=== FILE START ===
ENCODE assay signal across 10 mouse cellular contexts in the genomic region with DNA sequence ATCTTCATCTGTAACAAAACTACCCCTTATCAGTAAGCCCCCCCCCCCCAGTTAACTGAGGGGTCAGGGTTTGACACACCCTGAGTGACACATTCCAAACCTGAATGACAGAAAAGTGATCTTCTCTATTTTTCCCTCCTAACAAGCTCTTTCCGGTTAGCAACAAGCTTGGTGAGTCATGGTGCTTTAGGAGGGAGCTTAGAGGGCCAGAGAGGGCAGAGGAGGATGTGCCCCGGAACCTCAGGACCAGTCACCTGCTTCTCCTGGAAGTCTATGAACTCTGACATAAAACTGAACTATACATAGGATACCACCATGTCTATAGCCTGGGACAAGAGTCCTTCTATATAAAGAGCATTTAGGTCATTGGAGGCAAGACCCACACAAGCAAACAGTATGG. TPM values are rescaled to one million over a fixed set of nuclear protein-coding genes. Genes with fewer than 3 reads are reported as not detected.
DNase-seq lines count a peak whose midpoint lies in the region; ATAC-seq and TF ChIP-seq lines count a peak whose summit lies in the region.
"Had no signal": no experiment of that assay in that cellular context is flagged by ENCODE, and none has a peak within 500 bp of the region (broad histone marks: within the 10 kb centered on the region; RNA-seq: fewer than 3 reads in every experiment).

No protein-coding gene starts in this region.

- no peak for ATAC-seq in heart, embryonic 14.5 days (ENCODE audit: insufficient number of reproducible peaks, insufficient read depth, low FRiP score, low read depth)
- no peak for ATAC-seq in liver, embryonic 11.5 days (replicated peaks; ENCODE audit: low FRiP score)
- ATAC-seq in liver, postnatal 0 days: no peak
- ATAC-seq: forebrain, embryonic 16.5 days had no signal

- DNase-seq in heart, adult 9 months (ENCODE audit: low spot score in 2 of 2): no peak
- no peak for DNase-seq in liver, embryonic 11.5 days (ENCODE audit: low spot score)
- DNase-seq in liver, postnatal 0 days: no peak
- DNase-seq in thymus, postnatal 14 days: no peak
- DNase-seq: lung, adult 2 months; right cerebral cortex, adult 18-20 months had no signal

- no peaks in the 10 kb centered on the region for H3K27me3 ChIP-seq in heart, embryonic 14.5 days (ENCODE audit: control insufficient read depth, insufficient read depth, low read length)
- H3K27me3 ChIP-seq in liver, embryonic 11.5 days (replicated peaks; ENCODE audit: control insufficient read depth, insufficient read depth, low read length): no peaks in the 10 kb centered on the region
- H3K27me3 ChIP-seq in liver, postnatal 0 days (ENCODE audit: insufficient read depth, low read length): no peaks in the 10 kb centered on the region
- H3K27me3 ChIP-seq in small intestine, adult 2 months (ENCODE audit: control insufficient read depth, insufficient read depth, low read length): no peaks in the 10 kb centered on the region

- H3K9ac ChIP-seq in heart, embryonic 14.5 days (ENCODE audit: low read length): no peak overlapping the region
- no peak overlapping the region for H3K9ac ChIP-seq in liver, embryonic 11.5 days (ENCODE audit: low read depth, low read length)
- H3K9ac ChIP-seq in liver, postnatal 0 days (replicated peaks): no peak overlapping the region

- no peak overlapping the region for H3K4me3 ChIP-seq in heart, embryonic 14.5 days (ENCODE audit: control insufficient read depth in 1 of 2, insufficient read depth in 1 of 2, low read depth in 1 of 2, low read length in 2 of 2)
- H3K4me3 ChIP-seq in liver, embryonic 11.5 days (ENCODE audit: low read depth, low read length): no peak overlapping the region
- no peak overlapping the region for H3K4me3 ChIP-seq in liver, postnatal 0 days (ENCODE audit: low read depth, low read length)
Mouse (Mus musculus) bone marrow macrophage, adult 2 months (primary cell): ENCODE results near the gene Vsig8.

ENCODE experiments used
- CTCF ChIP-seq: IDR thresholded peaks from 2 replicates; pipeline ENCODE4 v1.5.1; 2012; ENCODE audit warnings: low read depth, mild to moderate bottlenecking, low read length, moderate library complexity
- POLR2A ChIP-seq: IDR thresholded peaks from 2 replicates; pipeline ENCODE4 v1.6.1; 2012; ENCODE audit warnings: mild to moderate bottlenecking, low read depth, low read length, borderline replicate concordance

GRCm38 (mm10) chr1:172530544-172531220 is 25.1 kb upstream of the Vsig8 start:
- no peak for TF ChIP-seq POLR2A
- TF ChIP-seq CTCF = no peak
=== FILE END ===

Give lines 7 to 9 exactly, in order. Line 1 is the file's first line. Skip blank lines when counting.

- ATAC-seq in liver, postnatal 0 days: no peak
- ATAC-seq: forebrain, embryonic 16.5 days had no signal

- DNase-seq in heart, adult 9 months (ENCODE audit: low spot score in 2 of 2): no peak